Energy & Power Subcommittee Approves Lifting Crude Oil Export Ban

Report by HBW Resources Legislative Aide, Zack Burnham

House Energy and Power Subcommittee Hearing Summary
H.R. 702 Markup – “To adapt to changing crude oil market conditions”

PURPOSE: to lift the restrictions against exporting domestically produced crude oil.

RESOLUTION: Bill favorably forwarded onto full House Energy and Commerce Committee.

Arguments Raised for Lifting the Export Ban

Chairman Whitfield (R-KY) presented H.R. 702 for markup as a bipartisan bill with strong support on both sides of the House, as well as support from within the Obama administration. He stated that many industries enjoy freedom of global market denied to oil and gas industry. These restrictions were placed at a time of oil shortage and should be repealed just as other laws from the time period have been.

He cited studies showing that gasoline prices will remain low, and possibly lower, while also spurring job creation in the U.S. For example, an IHS report finds that lifting the ban would create 394k additional jobs by 2030. He stated that new advances in drilling technology allow for production of lighter crude which is not suitable for some domestic refiners but in demand around the world. He also noted that the new proposed Iran deal by the Obama administration allows Iran to export their oil while the U.S. still cannot.

Rep. Upton (R-MI) echoed various points made by Chairman Whitfield, noting also that the growing supply of domestic oil is outpacing our needs and needs a new outlet. Both left and right leaning policy experts agree oil exports would create jobs and boost economic growth.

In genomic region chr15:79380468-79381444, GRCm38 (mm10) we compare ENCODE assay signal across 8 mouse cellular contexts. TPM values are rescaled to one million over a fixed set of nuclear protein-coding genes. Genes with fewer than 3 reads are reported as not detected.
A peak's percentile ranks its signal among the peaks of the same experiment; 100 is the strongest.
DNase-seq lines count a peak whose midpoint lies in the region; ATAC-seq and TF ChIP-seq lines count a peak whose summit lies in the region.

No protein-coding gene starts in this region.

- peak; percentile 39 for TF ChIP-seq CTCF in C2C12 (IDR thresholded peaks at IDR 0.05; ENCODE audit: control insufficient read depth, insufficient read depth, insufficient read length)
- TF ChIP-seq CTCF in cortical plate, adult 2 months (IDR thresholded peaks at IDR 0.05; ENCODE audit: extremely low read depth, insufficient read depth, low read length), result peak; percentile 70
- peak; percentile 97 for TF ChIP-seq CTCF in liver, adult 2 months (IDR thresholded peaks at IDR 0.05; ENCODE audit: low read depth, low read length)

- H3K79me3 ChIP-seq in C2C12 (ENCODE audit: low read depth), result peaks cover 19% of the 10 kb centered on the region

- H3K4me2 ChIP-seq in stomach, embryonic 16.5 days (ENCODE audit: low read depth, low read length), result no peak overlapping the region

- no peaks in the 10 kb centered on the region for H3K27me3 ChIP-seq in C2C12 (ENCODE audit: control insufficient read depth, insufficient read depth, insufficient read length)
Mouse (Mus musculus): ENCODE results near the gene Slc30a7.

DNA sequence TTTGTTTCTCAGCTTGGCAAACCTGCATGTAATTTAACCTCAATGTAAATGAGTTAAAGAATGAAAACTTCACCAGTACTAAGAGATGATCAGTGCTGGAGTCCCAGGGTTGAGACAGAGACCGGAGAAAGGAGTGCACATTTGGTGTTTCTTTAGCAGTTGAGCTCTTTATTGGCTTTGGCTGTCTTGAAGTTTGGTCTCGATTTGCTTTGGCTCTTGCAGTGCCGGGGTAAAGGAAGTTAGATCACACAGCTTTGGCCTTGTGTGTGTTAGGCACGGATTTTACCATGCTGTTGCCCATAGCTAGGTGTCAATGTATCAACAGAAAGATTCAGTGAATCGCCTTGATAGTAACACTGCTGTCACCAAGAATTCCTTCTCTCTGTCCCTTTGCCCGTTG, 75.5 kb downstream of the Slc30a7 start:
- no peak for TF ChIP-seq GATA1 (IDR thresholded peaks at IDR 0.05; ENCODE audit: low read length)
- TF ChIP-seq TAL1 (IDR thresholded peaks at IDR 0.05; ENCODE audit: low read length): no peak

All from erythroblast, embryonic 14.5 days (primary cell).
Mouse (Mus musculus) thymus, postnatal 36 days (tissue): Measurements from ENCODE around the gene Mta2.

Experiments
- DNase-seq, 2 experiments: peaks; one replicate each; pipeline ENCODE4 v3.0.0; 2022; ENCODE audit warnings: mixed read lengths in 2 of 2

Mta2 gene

Rep. Barton (R-TX), the sponsor of H.R. 702, stated that the U.S. has the greatest oil and gas reserve base of any nation in the world, and is the only nation with the capability to substantially increase our product base. Refineries are running at 97% capacity, which equates to secure refinery jobs.

Rep. Green (D-TX) agreed that U.S. refineries are increasing and expanding. However, he stated that the bill needs to reflect need for renovated infrastructure in energy sector as well as assure that domestic needs come before providing for foreign nations.

Rep. Flores (R-TX) believes lifting the ban will provide American consumers with lower energy costs. Furthermore, added revenue to energy companies will allow them to expand and invest further in the domestic energy sector. This would benefit the downstream refining community by stimulating volume and creating lower costs, which means they can reinvest.

Rep. Shimkus (R-IL) echoed the idea proposed by others that lifting the ban would prevent hostile nations from using other nations’ dependence on their crude oil to influence international opinion and policy.

Arguments Raised against Lifting the Export Ban

“Cut us in, or cut it out!” was the refrain from Rep. Rush (D-IL). His big concern was that underrepresented communities would not be benefitted by the opportunities that will come from lifting the ban. He suggested that contracts to minority oil and gas firms could multiply jobs, especially in communities that need it the most.

Rep. Pallone (D-NJ) thinks H.R. 702 has been rushed to markup at the expense of consideration. He believes the result is a big payday for oil producers ($30B by 2025). Additionally, refineries are a great source of middle class jobs and lifting the ban could remove jobs from the U.S. and move them overseas. Lastly, he explained that energy policy cannot be separated from environmental policy and more discussion about the environmental effects of lifting the ban is necessary.

Rep. Doyle (D-PA) stated that the U.S. is far from energy independence, citing a study showing that the U.S. is using ~16M barrels of oil per day while only producing ~9M barrels.

Rep. Castor (D-FL) opposed H.R. 702 on grounds that there is no current ban: thoughtful and strategic export to our allies is allowed. Further, she said exporting American oil would feed the uncertainty in an oil and gas industry that is currently strong. She believes China would be the real winner, saying we don’t want them to get a “strategic foothold over our natural resources.”